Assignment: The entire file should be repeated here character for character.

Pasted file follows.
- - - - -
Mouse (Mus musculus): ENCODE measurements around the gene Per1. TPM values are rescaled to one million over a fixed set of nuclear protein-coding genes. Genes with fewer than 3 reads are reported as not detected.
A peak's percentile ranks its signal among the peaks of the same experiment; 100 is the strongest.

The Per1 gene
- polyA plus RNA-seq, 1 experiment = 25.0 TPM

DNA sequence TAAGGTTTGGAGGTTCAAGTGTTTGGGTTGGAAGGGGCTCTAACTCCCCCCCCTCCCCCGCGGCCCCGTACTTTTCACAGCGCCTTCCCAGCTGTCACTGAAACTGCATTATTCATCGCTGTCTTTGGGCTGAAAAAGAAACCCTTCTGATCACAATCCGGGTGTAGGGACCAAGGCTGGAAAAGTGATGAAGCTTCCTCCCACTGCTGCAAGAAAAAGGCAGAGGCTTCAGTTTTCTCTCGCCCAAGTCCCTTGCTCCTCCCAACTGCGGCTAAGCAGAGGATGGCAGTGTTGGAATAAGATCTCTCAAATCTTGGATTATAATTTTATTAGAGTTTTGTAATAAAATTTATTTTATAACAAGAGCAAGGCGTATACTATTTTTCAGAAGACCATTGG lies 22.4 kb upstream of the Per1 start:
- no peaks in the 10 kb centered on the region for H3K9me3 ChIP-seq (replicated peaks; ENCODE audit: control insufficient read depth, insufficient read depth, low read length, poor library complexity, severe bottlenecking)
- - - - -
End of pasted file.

Mouse (Mus musculus): ENCODE measurements around the gene Per1. TPM values are rescaled to one million over a fixed set of nuclear protein-coding genes. Genes with fewer than 3 reads are reported as not detected.
A peak's percentile ranks its signal among the peaks of the same experiment; 100 is the strongest.

The Per1 gene
- polyA plus RNA-seq, 1 experiment = 25.0 TPM

DNA sequence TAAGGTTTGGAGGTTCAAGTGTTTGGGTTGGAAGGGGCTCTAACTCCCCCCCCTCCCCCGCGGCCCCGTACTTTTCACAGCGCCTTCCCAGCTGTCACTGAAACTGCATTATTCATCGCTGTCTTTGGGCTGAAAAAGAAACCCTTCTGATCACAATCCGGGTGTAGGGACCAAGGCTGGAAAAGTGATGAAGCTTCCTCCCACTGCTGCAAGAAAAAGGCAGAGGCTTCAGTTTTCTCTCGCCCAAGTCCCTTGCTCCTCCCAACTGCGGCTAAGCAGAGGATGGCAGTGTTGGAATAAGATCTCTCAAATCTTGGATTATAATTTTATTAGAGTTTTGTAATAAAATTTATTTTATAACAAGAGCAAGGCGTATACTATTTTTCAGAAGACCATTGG lies 22.4 kb upstream of the Per1 start:
- no peaks in the 10 kb centered on the region for H3K9me3 ChIP-seq (replicated peaks; ENCODE audit: control insufficient read depth, insufficient read depth, low read length, poor library complexity, severe bottlenecking)